Restore Passenger Rail protestors have blocked multiple roads in Wellington in recent weeks, disrupting traffic to bring attention to their cause. It’s a divisive style of climate activism that the wider public tends to dislike, but some claim the scale of the climate problem necessitates such resistance. In the UK, the Extinction Rebellion group has shifted away from disruptive protests, with their most recent action attracting an estimated 60,000 people – and no arrests. Other groups, like Just Stop Oil, are continuing with tactics like traffic blockades and defacing art. But do these actually achieve activists’ aims, or just serve to alienate people from the cause? This BBC Future article examines the evidence.
Should we incinerate rubbish instead of burying it?
The Kaipara District Council is investigating the feasibility of a waste-to-energy plant, as an alternative to a controversial landfill at Dome Valley north of Auckland, Jonathan Killick reports for Stuff. Multiple groups have opposed the landfill at the Environment Court, citing environmental concerns including possible impacts on the Hoteo River catchment and Kaipara Harbour. A waste-to-energy plant incinerates rubbish to generate electricity, but the resulting air-polluting chemicals and contaminated ash mean the alternative waste disposal method faces opposition too.
Two tales of rewilding
The Netherlands has constructed a 1,300-hectare archipelago out of dredged mud and sand in an effort to revive a dying lake. But it’s not strictly “rewilding” or even “restoration”: these islands never existed before. Has this manmade attempt to right ecological wrongs improved the lake’s ecosystem?
Closer to home, Lily Duval documents community groups in Ōtautahi Christchurch “finding their wild side” as part of the city’s post-earthquake glow-up. I’m particularly excited about the red-zone-turned-wetland and its 11km-long city-to-sea walkway.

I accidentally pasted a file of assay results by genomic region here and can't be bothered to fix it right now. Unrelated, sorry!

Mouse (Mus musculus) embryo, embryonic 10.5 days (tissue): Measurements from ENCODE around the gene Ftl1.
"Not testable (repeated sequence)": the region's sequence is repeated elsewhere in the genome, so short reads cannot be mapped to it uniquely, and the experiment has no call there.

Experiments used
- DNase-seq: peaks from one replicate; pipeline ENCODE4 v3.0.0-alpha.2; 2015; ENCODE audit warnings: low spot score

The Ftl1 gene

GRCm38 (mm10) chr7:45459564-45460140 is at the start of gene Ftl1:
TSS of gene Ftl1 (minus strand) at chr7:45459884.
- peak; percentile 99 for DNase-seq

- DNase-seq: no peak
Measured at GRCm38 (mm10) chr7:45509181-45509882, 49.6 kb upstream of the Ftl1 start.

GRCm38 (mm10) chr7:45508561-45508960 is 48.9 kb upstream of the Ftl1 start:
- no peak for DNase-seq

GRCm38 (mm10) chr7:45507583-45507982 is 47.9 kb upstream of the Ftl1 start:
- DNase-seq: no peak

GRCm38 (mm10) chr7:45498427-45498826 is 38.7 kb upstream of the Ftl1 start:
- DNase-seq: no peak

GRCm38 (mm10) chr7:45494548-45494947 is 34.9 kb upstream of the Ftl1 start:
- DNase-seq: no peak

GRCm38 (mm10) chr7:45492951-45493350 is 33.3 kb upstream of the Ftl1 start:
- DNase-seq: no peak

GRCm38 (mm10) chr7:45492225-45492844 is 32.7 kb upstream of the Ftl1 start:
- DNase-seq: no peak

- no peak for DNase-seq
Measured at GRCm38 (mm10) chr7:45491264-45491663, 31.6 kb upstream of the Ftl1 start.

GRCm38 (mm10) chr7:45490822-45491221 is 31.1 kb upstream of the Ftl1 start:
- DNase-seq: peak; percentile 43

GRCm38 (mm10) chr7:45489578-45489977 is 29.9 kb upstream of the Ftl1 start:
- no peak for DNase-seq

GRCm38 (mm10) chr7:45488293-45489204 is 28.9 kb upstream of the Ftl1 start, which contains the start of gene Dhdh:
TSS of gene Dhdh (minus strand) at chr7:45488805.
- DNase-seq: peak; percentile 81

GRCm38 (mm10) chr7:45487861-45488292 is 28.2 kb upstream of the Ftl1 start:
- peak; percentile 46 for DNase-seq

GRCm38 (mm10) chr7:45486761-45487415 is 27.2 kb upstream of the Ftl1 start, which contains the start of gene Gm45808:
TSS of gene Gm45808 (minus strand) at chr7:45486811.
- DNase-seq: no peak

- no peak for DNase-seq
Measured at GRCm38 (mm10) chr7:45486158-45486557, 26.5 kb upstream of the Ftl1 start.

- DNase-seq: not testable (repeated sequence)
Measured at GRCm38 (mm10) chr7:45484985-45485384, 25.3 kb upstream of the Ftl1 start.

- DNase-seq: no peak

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Newsroom’s Marc Daalder outlines what you need to know about the Climate Change Commission’s latest (draft) package of advice, released last week
A fantastic interactive quiz from NPR that explains how geographically remote climate impacts can actually be connected
The EU has approved the world’s first carbon border tax on imports with higher carbon emissions
Researchers have created a vegan leather-like material that can self heal, using fungi
Why your future vehicle probably won’t run on used cooking oil
Long read from Desmog on ag industry PR efforts to make meat and dairy seem good for the planet – including mention of industry-funded research from New Zealand. (On a related note, the US dairy industry’s attempt to woo the youth away from oat milk with actress Aubrey Plaza in a “wood milk” spoof has hilariously backfired)
I love the lush green of a forest cloaked in moss. Now, there’s even more reason to love a patch of soft moss: this humble plant harbours a suite of climate superpowers including sequestering carbon, preventing erosion, nutrient cycling, and control of pathogens harmful to both other plants and people. “We were gobsmacked to find that mosses were doing all these amazing things,” says Dr David Eldridge, lead author of the global study into mosses. “Without moss, our ecosystems would be in big trouble.”
Make the moss outta this week,
Got some feedback about Future Proof or topics you’d like covered? Get in touch with me at firstname.lastname@example.org